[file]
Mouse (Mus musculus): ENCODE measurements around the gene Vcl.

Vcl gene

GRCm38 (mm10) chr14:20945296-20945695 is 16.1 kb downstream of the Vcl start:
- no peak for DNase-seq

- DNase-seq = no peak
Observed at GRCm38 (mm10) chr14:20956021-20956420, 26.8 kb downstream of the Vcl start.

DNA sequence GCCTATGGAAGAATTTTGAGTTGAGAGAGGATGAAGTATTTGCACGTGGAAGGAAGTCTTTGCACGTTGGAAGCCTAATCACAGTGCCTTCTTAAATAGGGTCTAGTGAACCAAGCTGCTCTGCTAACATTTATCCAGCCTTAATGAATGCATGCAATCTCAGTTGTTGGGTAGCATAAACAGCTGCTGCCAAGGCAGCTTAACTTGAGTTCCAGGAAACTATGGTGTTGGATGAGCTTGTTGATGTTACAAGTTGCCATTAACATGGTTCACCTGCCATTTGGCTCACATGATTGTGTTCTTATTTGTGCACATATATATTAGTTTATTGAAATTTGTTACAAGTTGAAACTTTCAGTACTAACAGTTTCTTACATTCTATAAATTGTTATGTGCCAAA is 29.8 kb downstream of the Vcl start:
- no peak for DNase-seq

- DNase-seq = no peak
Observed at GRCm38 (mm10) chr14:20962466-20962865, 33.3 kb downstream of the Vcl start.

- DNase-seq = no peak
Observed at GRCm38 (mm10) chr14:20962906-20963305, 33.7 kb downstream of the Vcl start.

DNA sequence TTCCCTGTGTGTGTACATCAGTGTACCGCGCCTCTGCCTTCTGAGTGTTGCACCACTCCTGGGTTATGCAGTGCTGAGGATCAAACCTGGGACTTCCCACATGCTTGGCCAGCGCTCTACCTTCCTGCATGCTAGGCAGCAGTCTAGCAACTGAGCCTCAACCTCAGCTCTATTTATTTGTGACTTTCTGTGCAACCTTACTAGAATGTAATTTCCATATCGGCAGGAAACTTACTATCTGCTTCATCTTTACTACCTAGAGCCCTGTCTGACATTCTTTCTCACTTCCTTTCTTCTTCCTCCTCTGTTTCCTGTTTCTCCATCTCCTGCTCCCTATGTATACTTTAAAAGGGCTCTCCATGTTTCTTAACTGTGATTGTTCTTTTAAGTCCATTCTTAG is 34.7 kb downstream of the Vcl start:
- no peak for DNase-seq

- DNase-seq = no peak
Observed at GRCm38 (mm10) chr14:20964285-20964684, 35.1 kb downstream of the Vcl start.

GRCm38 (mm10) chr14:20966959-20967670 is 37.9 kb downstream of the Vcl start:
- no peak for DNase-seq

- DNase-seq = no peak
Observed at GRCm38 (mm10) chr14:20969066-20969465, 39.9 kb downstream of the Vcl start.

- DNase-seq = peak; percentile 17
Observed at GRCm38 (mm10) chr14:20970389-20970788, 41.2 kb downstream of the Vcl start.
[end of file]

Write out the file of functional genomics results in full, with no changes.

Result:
Mouse (Mus musculus): ENCODE measurements around the gene Vcl.

Vcl gene

GRCm38 (mm10) chr14:20945296-20945695 is 16.1 kb downstream of the Vcl start:
- no peak for DNase-seq

- DNase-seq = no peak
Observed at GRCm38 (mm10) chr14:20956021-20956420, 26.8 kb downstream of the Vcl start.

DNA sequence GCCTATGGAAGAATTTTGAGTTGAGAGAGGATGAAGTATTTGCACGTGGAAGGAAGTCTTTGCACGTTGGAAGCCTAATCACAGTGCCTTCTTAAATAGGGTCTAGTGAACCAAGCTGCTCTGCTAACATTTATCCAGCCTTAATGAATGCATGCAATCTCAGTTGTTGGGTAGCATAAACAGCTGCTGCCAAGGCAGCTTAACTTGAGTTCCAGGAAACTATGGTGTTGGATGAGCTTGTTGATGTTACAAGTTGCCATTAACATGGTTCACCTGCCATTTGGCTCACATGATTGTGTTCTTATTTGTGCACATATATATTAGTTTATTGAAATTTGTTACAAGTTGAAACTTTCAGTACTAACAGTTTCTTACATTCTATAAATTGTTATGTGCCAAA is 29.8 kb downstream of the Vcl start:
- no peak for DNase-seq

- DNase-seq = no peak
Observed at GRCm38 (mm10) chr14:20962466-20962865, 33.3 kb downstream of the Vcl start.

- DNase-seq = no peak
Observed at GRCm38 (mm10) chr14:20962906-20963305, 33.7 kb downstream of the Vcl start.

DNA sequence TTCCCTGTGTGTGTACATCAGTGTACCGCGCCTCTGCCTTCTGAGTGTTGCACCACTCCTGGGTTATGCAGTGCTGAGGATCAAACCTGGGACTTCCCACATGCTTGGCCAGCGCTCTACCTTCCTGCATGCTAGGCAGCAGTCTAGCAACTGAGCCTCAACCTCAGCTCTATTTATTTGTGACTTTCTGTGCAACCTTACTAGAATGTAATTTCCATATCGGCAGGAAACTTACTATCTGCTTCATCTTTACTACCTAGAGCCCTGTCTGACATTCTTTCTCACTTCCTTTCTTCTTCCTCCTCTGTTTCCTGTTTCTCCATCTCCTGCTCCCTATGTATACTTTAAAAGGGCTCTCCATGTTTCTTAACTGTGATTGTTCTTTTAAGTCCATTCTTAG is 34.7 kb downstream of the Vcl start:
- no peak for DNase-seq

- DNase-seq = no peak
Observed at GRCm38 (mm10) chr14:20964285-20964684, 35.1 kb downstream of the Vcl start.

GRCm38 (mm10) chr14:20966959-20967670 is 37.9 kb downstream of the Vcl start:
- no peak for DNase-seq

- DNase-seq = no peak
Observed at GRCm38 (mm10) chr14:20969066-20969465, 39.9 kb downstream of the Vcl start.

- DNase-seq = peak; percentile 17
Observed at GRCm38 (mm10) chr14:20970389-20970788, 41.2 kb downstream of the Vcl start.